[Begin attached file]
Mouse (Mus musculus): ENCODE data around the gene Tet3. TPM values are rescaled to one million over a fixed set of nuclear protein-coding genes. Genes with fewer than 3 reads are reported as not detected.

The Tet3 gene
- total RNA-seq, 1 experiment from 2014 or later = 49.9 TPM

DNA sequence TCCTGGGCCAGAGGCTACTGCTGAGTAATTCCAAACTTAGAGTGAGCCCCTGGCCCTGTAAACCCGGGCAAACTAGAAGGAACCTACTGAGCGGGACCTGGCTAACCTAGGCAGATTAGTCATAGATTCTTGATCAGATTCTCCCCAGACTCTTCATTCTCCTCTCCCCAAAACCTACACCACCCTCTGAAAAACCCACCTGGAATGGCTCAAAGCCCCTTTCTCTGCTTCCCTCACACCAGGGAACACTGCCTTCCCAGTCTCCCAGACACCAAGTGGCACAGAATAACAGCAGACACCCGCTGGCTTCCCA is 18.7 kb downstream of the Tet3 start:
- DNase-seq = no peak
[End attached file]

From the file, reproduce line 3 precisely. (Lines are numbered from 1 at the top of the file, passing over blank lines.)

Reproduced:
- total RNA-seq, 1 experiment from 2014 or later = 49.9 TPM